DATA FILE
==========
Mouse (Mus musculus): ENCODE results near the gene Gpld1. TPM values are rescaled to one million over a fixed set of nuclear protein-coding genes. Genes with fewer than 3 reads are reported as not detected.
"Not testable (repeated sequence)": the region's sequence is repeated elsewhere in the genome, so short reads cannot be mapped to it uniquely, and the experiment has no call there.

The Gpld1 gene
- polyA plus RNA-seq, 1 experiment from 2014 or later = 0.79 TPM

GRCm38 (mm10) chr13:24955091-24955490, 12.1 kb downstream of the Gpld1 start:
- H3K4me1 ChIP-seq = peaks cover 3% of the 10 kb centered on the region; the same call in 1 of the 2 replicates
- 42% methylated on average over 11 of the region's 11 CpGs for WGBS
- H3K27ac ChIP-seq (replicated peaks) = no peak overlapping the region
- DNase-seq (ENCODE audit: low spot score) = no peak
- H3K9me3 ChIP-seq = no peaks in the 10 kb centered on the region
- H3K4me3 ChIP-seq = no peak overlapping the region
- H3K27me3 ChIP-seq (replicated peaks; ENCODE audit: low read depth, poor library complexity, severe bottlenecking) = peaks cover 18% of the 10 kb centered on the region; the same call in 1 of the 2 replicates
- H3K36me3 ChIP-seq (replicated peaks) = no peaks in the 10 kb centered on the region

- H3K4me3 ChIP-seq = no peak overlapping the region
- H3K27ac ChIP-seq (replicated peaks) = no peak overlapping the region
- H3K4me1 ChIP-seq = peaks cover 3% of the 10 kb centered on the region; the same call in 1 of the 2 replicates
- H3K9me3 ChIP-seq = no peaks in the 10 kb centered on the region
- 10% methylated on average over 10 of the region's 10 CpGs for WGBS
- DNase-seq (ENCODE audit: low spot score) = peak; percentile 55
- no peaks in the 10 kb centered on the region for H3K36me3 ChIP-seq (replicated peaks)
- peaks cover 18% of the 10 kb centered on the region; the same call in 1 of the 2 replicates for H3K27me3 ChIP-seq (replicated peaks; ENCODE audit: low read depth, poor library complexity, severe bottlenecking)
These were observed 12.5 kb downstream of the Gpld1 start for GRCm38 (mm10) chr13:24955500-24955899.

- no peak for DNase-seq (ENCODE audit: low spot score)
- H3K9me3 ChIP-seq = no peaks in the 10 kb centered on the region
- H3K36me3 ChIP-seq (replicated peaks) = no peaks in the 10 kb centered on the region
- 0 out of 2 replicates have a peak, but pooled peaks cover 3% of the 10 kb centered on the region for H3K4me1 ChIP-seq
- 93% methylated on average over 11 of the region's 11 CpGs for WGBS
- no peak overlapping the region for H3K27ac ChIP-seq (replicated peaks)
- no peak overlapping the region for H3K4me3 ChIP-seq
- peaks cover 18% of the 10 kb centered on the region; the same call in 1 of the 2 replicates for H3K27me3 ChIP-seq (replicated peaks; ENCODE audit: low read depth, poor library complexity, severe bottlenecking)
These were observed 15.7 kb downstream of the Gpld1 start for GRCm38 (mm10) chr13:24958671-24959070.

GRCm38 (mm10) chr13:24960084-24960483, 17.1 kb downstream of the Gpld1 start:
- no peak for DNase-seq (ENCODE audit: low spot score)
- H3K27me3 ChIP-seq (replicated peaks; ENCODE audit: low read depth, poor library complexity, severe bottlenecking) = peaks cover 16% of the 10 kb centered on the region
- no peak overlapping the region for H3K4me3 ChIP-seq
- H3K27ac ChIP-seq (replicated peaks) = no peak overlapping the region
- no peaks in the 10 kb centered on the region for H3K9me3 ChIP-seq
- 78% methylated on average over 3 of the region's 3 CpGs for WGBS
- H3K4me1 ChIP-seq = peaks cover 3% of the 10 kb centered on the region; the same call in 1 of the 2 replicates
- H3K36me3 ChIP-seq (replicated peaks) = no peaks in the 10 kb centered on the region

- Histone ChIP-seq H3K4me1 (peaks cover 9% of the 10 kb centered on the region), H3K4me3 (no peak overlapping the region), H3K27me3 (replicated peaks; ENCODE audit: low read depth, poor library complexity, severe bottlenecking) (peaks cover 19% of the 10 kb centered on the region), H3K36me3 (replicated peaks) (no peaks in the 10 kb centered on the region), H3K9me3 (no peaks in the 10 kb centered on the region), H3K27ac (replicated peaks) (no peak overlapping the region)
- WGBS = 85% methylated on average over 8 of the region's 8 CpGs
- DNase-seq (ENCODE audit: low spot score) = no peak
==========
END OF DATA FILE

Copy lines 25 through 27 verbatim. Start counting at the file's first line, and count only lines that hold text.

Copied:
- H3K36me3 ChIP-seq (replicated peaks) = no peaks in the 10 kb centered on the region
- 0 out of 2 replicates have a peak, but pooled peaks cover 3% of the 10 kb centered on the region for H3K4me1 ChIP-seq
- 93% methylated on average over 11 of the region's 11 CpGs for WGBS